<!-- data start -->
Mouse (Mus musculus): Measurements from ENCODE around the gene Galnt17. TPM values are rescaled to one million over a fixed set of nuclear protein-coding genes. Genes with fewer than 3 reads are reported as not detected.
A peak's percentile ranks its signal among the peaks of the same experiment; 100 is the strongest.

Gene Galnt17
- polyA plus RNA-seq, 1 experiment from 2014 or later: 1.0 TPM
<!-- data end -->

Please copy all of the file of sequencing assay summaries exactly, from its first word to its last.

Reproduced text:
Mouse (Mus musculus): Measurements from ENCODE around the gene Galnt17. TPM values are rescaled to one million over a fixed set of nuclear protein-coding genes. Genes with fewer than 3 reads are reported as not detected.
A peak's percentile ranks its signal among the peaks of the same experiment; 100 is the strongest.

Gene Galnt17
- polyA plus RNA-seq, 1 experiment from 2014 or later: 1.0 TPM